As a 4-year-old, my mom and I escaped the Communist horrors of Vietnam on a boat to an unknown destination. With the help of my mom’s cousin, a Colonel in the South Vietnamese Air Force, we were sponsored by the Meadowood Baptist Church.
In December 1980, my mom and I arrived at Will Rogers World Airport with nothing but the clothes we were wearing and a small suitcase with two pairs of clothing each. We settled into Midwest City, OK, while my mom worked three jobs to support us and 12-years later reconnect the rest of my family left in Vietnam. She taught me the meaning of hard work and grit, to achieve what I want in life and never give up; but, at the same time, never stop giving to others.
My mom worked long and hard hours for me to achieve an education that is incomparable to the Communist education in Vietnam. I studied profusely to make my family proud. In 1999, I graduated from the University of Oklahoma with a Bachelor of Science in Biochemistry. In 2008, I pursued a Masters in Biostatistics and Epidemiology from OU Health Sciences Center.
My passion to connect OKC propelled me to start THN Insurance to find solutions to healthcare disparities being experienced in my Vietnamese community.
During the Moore 1999 tornado, my family and I experienced the Oklahoma Standard when we helped our neighbors seek safety at our neighborhood First Baptist Church. Most importantly, I witnessed what it meant to have community and have our community rebuild and restore.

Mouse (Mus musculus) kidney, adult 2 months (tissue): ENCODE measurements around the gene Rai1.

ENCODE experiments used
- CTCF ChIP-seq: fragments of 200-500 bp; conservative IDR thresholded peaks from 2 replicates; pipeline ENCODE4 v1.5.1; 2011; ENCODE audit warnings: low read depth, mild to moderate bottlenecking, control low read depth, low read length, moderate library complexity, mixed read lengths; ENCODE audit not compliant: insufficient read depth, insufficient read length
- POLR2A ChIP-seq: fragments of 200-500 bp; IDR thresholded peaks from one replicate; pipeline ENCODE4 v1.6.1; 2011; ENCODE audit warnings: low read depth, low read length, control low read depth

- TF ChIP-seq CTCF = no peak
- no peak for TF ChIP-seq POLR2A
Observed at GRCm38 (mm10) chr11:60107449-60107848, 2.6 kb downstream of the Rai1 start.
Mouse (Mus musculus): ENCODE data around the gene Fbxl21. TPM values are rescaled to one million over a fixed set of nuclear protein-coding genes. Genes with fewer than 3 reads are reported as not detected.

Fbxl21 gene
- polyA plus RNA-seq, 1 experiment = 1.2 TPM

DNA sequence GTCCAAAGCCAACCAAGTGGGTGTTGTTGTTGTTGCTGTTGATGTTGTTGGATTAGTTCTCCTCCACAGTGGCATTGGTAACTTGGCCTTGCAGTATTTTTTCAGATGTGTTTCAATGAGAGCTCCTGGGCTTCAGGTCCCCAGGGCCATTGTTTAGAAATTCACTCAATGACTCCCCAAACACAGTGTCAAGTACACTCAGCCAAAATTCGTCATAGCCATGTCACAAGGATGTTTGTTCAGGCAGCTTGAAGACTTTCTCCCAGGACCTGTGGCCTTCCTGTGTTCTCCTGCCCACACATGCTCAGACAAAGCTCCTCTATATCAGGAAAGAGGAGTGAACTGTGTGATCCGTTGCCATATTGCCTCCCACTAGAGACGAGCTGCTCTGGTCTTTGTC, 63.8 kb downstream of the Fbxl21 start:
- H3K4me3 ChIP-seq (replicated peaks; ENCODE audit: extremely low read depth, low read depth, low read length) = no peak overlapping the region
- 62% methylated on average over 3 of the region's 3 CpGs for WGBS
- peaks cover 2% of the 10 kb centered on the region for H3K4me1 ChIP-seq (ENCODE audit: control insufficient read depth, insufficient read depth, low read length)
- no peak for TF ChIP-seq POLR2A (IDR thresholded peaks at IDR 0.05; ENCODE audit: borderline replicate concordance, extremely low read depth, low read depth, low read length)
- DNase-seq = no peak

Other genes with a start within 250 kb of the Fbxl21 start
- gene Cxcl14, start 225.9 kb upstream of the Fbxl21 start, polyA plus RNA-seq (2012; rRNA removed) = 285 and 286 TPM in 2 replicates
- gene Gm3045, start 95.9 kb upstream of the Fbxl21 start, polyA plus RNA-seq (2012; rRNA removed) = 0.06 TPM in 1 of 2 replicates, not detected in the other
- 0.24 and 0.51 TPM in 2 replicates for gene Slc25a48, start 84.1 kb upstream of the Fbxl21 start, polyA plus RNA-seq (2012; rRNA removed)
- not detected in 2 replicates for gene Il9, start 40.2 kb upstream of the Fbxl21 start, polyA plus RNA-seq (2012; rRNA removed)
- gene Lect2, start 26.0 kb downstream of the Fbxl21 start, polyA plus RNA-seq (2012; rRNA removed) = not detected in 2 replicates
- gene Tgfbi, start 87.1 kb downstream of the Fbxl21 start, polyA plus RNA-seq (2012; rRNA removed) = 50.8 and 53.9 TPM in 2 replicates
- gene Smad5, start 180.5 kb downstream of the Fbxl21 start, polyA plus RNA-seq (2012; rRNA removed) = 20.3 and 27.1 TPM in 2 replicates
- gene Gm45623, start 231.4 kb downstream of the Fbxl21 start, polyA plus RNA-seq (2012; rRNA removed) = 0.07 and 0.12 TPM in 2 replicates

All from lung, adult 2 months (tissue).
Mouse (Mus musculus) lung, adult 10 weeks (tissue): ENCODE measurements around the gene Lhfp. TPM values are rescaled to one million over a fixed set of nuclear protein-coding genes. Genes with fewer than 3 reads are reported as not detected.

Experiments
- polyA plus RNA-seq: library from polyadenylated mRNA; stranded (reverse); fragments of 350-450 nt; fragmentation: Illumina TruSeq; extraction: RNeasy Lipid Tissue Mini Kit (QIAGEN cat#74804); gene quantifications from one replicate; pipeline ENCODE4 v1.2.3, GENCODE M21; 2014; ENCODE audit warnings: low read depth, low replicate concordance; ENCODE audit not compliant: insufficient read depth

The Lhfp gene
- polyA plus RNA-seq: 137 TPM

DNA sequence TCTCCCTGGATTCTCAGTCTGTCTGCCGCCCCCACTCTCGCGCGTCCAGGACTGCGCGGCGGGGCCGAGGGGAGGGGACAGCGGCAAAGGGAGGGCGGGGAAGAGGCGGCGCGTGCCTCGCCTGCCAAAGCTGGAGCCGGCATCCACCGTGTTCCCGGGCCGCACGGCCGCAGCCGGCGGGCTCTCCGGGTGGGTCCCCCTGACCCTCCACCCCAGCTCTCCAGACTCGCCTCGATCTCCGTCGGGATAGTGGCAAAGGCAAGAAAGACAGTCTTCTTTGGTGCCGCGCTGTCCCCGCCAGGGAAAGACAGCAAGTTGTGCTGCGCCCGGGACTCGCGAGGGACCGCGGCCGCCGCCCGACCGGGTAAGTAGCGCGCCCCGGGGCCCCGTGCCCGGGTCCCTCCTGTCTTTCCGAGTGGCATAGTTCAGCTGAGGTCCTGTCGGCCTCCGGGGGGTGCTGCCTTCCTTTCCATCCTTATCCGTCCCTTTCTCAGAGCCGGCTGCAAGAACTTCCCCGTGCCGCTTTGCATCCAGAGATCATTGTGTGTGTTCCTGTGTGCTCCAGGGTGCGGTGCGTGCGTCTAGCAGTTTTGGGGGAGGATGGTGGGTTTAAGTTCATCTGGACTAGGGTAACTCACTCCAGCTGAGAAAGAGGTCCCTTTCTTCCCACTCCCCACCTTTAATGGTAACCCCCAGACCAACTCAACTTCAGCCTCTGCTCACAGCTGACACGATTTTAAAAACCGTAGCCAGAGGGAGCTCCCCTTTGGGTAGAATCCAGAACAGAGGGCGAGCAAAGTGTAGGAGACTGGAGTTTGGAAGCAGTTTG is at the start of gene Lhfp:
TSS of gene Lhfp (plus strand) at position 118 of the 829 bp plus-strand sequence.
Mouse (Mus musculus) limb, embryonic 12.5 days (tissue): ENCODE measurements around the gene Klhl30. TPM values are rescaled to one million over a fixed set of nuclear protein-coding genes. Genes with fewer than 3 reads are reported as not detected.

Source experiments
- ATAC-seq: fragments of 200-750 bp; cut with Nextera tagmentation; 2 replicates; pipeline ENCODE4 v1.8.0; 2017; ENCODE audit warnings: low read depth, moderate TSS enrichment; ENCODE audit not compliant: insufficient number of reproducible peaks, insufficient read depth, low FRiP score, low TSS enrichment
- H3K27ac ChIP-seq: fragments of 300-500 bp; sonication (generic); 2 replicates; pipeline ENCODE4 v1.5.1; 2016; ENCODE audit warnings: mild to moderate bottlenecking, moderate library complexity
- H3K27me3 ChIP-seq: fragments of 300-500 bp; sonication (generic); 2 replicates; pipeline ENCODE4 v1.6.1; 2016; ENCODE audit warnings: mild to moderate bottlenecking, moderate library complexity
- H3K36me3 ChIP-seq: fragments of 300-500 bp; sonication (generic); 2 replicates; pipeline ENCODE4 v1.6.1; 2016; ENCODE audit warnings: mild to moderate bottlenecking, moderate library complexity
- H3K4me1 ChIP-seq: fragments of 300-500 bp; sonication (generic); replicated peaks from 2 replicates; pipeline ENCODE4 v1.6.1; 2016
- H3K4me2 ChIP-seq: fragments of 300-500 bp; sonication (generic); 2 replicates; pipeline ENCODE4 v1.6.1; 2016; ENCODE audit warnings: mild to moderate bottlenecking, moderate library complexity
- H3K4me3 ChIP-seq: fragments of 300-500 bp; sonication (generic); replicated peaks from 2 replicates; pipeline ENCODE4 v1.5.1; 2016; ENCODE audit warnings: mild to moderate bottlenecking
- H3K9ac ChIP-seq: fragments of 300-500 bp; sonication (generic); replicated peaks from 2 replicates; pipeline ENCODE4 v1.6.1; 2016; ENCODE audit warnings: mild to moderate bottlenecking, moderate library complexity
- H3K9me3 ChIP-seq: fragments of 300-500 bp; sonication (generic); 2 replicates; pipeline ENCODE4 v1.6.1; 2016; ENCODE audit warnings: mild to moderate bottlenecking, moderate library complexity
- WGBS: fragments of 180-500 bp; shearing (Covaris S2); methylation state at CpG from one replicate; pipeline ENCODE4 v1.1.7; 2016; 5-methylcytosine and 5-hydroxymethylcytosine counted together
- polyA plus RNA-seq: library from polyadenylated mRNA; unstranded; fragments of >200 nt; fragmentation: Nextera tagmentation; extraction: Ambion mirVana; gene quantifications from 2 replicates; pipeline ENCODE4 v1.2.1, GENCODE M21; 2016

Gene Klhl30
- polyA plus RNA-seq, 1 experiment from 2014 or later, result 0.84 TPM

This encouraged me to be an agent of change– one who can connect our community.
With my passion for promoting and preserving OKC’s diverse Asian cultures, I founded the Asian District Cultural Association and Asian Chamber of Oklahoma. Along with my passion for our city’s Asian culture, I served the rest of our city on the Human Rights Task Force, MAPS4 Citizens Advisory Subcommittee on Connectivity, and EMBARK BRT Stakeholder’s Advisory Committee and as Urban Design Commissioner. During the COVID-19 pandemic, I was determined to do whatever it took to reconnect our economy and community, so I volunteered with the Oklahoma Medical Reserve Corps to distribute COVID-19 vaccines and tests.
My reason for running for OKC City Council: I have been given the opportunity to live this American Dream. I want to give back to my community and city which have given so much to my family and me. I am a survivor of the biggest devastations on our state, and witnessed how our community embraced each other to persevere through some of our toughest moments together. I want to be that beacon to reconnect our city through any challenges we may experience together, while continuing to protect and preserve our city’s valuable investments. I have been a witness to our Oklahoma Standard and truly believe that Oklahoma City is better as one and I want to be part of that connecting story of diversity and inclusion.
If elected, as the first Asian city councilman, I want to set a precedent for our younger generation to step out of their comfort zone to be the difference and make the difference we want to see for our community.
As your councilman, you will be connected to OKC.